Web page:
Tool Chest Legacy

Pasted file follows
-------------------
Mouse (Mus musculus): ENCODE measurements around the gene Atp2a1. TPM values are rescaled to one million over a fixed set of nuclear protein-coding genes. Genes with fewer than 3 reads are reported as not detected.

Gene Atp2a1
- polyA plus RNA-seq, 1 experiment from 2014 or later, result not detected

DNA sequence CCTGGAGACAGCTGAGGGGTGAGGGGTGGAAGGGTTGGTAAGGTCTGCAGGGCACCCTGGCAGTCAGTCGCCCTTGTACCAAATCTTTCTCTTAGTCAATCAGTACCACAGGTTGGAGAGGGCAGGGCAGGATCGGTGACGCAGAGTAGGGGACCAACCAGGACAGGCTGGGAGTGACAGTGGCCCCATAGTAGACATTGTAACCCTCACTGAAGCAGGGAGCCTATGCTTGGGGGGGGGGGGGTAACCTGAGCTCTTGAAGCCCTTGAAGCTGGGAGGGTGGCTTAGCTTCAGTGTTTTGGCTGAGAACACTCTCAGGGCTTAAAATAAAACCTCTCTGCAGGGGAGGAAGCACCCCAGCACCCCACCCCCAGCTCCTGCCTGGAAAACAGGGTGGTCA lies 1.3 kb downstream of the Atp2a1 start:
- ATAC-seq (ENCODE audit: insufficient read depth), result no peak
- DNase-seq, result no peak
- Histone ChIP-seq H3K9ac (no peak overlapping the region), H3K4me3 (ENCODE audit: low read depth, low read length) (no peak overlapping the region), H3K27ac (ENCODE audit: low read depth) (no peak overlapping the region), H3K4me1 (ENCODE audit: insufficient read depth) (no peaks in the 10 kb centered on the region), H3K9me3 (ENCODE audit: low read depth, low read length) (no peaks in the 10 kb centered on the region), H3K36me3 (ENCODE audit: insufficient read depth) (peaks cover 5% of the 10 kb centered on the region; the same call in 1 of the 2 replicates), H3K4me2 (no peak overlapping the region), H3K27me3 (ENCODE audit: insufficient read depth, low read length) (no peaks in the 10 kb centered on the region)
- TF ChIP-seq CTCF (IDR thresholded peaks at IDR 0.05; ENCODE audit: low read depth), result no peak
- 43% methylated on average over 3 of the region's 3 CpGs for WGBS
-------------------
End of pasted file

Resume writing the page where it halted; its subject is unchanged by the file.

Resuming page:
If the workmanship in a tool chest is any indication of the maker’s talent, then the craftsmanship of master carpenter and stonemason H.O. Studley must have been awe-inspiring. In an oak clamshell box adorned with rosewood, ebony, pearl and ivory, Studley kept both tools he made and a collection of the finest hand tools made prior to 1900, including a complete set of woodworking tools as well as machinist and stonemasonry tools. To pack the 300-plus tools into a case only 19 % in. wide, 39 in. long and 9 1/z in. deep, Studley devised a jigsaw-puzzle arrangement of flip-up trays, fold-out layers and hidden compartments. Maine native Pete Hardwick now owns the chest, which has been in his family since it was bequeathed to his grandfather by Studley. Hardwick acquired the chest from his brother by trading a 1934 Ford sedan for it. A good trade ? It would seem so: Just one tool – the Stanley #1 plane housed in the ebony archway in the upper-left part of the chest-was appraised at $700. Hardwick, a nonwoodworker, plans to sell the chest.